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Mon, Oct 20, 2014
tl;dr: The right to be forgotten means that if John Smith gets a page removed from Google, it is only removed from searches for "John Smith" - it remains findable from any other search
I'm so sick of the "Right to be forgotten" ruling being misrepresented by journalists.
For anyone who didn't hear about it: an EU court ruled that Google (and others) must remove links to stories about people that contain outdated or incorrect information.
A simple example of why this is needed: John Smith gets taken to court and convicted of a crime. This makes headlines. He then appeals, and the conviction is quashed: He is found innocent. This doesn't make headlines.
Somebody googles "John Smith" and the first result is a link saying he was convicted of a crime.
It's not hard to see how this could have negative repercussions on a person. So the EU court ruled that in such circumstances, Google (et al) must remove the links from their search.
The two big lies that we keep being force-fed by the news services are:
That might seem contradictory, but it's very simple: What Google has been obliged to do is remove the specified links from the results for a search for the person, not to remove them entirely.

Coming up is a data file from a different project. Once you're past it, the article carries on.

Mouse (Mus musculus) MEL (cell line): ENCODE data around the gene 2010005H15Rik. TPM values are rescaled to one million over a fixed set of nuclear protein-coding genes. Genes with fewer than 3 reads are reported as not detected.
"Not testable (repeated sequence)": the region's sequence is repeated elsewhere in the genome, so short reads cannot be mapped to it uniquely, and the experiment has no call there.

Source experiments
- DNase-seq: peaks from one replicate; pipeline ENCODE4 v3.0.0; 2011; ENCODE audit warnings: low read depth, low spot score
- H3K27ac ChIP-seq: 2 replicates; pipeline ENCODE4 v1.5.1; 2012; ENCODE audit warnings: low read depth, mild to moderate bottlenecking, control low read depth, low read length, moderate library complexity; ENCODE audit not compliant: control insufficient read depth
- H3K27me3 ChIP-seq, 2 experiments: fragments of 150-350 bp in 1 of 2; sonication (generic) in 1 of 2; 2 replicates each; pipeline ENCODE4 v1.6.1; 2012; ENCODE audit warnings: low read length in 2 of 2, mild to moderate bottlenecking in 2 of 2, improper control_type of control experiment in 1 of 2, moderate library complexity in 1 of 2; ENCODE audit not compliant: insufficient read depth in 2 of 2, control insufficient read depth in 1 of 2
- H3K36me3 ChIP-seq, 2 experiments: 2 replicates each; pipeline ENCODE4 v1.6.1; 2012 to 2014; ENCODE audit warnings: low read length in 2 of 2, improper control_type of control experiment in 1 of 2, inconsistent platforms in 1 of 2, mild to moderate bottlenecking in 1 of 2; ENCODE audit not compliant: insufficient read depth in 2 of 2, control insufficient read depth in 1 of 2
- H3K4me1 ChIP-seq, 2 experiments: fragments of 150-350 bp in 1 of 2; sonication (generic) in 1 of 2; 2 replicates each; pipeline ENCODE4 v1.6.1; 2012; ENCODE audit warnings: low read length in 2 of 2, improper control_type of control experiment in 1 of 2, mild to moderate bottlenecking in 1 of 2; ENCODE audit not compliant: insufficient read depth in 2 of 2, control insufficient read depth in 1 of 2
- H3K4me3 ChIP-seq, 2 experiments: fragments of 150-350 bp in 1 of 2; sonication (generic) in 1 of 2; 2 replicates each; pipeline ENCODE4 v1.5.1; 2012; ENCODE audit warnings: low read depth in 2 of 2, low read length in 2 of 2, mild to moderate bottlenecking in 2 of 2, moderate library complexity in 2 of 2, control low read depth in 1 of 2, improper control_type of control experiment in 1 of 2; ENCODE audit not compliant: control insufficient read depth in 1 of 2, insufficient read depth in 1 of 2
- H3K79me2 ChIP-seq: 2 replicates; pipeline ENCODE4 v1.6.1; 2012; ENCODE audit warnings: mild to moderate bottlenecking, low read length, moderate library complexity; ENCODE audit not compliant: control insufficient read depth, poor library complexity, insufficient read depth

To go back to our imaginary "John Smith", it means that if you google for the search term "John Smith", you will no longer get the page referring to his court conviction in the results. If, however, you do any other search that would turn up that page, such as maybe "man convicted of crime", then it will still turn up as always.
I'm so utterly sick of articles like this framing the matter as "Google cast me into oblivion", or claiming that pages "will no longer be findable when searching on Google in Europe."
Bullshit. It's a total lie. Prove it for yourself: Click on the link that it claims has been "cast into oblivion" and you'll find it's a page with the headline "Merrill's Mess"
Put those two words into a Google search, and what is the first result? A link to the fucking article that he claims has been erased from Google.
The right to be forgotten has not erased one single page from Google. It has not removed a single thing from the Internet's "memory". It does not allow terrorists, corrupt politicians, paedophiles, or any of the other "usual suspects" trotted out in these stories, to cleanup their past by removing any links to pages that say bad things about them. The pages are still there, still linked, and still findable. And Google should only be reacting to "right to be forgotten" requests that meet the criteria of the court. So a corrupt politician who's still in office, a criminal whose conviction was never quashed, etc. etc. - they don't have any standing to have their links removed.
If you're going to have an opinion on the "right to be forgotten", at least make sure you're basing on what it actually entails, instead of the "argh, mass-censorship!" bullshit that some journalists are trying to make you think it is.
Because I'm sick of this shit.
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